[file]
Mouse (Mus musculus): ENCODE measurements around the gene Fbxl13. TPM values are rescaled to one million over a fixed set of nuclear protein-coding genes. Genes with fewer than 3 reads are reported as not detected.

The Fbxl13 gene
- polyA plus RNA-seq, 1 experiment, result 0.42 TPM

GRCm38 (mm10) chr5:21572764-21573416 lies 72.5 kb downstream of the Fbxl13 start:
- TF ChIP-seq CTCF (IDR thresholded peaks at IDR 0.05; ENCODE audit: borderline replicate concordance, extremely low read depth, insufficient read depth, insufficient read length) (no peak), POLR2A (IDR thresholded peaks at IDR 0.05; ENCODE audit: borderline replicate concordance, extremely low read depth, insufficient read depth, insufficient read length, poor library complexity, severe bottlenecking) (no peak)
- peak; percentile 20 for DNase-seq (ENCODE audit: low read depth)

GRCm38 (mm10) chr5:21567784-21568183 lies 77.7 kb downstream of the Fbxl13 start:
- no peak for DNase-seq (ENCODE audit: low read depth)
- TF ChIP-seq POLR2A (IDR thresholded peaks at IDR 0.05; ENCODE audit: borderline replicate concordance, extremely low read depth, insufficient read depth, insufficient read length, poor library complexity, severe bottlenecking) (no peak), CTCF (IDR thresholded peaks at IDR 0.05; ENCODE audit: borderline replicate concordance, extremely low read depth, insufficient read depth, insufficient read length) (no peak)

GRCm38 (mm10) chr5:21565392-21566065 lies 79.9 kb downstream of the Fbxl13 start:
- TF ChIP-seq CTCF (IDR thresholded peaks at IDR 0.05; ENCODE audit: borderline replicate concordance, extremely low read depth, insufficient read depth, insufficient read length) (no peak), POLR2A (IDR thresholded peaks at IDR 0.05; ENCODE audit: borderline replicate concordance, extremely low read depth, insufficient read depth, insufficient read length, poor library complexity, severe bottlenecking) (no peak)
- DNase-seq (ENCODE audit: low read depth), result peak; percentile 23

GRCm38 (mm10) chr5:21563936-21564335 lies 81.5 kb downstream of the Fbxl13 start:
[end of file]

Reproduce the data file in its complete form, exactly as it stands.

Mouse (Mus musculus): ENCODE measurements around the gene Fbxl13. TPM values are rescaled to one million over a fixed set of nuclear protein-coding genes. Genes with fewer than 3 reads are reported as not detected.

The Fbxl13 gene
- polyA plus RNA-seq, 1 experiment, result 0.42 TPM

GRCm38 (mm10) chr5:21572764-21573416 lies 72.5 kb downstream of the Fbxl13 start:
- TF ChIP-seq CTCF (IDR thresholded peaks at IDR 0.05; ENCODE audit: borderline replicate concordance, extremely low read depth, insufficient read depth, insufficient read length) (no peak), POLR2A (IDR thresholded peaks at IDR 0.05; ENCODE audit: borderline replicate concordance, extremely low read depth, insufficient read depth, insufficient read length, poor library complexity, severe bottlenecking) (no peak)
- peak; percentile 20 for DNase-seq (ENCODE audit: low read depth)

GRCm38 (mm10) chr5:21567784-21568183 lies 77.7 kb downstream of the Fbxl13 start:
- no peak for DNase-seq (ENCODE audit: low read depth)
- TF ChIP-seq POLR2A (IDR thresholded peaks at IDR 0.05; ENCODE audit: borderline replicate concordance, extremely low read depth, insufficient read depth, insufficient read length, poor library complexity, severe bottlenecking) (no peak), CTCF (IDR thresholded peaks at IDR 0.05; ENCODE audit: borderline replicate concordance, extremely low read depth, insufficient read depth, insufficient read length) (no peak)

GRCm38 (mm10) chr5:21565392-21566065 lies 79.9 kb downstream of the Fbxl13 start:
- TF ChIP-seq CTCF (IDR thresholded peaks at IDR 0.05; ENCODE audit: borderline replicate concordance, extremely low read depth, insufficient read depth, insufficient read length) (no peak), POLR2A (IDR thresholded peaks at IDR 0.05; ENCODE audit: borderline replicate concordance, extremely low read depth, insufficient read depth, insufficient read length, poor library complexity, severe bottlenecking) (no peak)
- DNase-seq (ENCODE audit: low read depth), result peak; percentile 23

GRCm38 (mm10) chr5:21563936-21564335 lies 81.5 kb downstream of the Fbxl13 start: